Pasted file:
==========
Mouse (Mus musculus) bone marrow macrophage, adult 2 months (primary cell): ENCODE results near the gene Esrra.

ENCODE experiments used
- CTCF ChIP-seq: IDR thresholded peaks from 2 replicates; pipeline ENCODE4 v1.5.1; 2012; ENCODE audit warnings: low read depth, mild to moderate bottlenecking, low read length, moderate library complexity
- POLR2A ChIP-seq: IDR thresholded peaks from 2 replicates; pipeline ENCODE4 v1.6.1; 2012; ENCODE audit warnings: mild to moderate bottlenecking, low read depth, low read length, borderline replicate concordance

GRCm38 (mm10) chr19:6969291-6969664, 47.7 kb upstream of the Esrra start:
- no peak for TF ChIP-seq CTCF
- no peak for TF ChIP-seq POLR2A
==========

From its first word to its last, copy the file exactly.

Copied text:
Mouse (Mus musculus) bone marrow macrophage, adult 2 months (primary cell): ENCODE results near the gene Esrra.

ENCODE experiments used
- CTCF ChIP-seq: IDR thresholded peaks from 2 replicates; pipeline ENCODE4 v1.5.1; 2012; ENCODE audit warnings: low read depth, mild to moderate bottlenecking, low read length, moderate library complexity
- POLR2A ChIP-seq: IDR thresholded peaks from 2 replicates; pipeline ENCODE4 v1.6.1; 2012; ENCODE audit warnings: mild to moderate bottlenecking, low read depth, low read length, borderline replicate concordance

GRCm38 (mm10) chr19:6969291-6969664, 47.7 kb upstream of the Esrra start:
- no peak for TF ChIP-seq CTCF
- no peak for TF ChIP-seq POLR2A